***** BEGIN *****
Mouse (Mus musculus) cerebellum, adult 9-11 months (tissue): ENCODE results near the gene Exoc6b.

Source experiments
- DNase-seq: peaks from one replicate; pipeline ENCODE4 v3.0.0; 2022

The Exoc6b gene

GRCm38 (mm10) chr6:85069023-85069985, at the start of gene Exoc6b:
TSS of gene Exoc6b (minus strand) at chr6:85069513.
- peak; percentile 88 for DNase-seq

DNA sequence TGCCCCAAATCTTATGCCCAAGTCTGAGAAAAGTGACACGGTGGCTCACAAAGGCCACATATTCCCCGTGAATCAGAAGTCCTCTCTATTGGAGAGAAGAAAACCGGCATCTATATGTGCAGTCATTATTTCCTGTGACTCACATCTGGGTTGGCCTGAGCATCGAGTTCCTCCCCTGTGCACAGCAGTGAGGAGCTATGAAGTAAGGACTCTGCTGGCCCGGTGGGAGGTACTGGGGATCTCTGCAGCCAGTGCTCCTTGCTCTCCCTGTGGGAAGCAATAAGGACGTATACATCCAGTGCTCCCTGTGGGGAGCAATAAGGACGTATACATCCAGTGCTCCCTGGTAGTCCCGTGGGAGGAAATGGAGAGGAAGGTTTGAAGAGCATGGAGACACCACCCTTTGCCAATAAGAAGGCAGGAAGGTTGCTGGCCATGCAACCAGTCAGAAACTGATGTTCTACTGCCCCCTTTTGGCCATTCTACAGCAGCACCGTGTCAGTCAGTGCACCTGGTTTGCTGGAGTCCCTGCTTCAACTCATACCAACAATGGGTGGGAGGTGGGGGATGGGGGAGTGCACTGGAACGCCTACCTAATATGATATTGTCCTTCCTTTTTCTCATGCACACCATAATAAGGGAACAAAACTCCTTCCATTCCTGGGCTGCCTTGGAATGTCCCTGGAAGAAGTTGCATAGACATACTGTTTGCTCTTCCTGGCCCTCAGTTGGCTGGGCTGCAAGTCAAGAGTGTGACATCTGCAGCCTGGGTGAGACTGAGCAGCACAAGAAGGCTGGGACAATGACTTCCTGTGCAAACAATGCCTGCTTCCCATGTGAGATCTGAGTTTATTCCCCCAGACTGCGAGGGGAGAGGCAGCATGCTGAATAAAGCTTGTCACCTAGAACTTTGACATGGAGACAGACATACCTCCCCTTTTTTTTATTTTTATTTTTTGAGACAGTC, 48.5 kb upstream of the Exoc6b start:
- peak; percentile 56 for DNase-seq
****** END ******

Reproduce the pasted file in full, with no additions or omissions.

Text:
Mouse (Mus musculus) cerebellum, adult 9-11 months (tissue): ENCODE results near the gene Exoc6b.

Source experiments
- DNase-seq: peaks from one replicate; pipeline ENCODE4 v3.0.0; 2022

The Exoc6b gene

GRCm38 (mm10) chr6:85069023-85069985, at the start of gene Exoc6b:
TSS of gene Exoc6b (minus strand) at chr6:85069513.
- peak; percentile 88 for DNase-seq

DNA sequence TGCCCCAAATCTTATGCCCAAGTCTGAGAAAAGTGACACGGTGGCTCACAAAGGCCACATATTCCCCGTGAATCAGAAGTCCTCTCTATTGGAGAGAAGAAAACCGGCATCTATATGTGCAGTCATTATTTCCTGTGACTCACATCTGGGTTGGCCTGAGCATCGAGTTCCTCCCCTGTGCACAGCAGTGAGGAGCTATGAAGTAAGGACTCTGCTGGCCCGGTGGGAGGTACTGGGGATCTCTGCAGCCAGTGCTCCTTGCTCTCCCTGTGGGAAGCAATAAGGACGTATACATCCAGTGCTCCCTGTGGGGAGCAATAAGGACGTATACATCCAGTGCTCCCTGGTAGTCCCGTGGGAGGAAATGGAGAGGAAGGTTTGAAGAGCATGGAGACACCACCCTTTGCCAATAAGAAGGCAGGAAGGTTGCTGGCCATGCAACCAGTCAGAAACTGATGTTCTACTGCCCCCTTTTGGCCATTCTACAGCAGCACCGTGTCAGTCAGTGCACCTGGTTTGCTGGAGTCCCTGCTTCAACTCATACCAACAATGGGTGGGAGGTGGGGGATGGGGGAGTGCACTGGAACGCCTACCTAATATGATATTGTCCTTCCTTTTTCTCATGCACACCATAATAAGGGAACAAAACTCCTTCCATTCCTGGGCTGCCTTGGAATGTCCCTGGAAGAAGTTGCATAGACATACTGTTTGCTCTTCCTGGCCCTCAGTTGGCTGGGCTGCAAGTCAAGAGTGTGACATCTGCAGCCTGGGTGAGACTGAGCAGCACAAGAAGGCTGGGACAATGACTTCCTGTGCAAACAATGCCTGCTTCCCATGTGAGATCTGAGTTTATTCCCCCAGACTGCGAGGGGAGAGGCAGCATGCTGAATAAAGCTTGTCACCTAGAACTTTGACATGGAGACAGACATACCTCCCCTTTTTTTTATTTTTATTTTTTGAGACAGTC, 48.5 kb upstream of the Exoc6b start:
- peak; percentile 56 for DNase-seq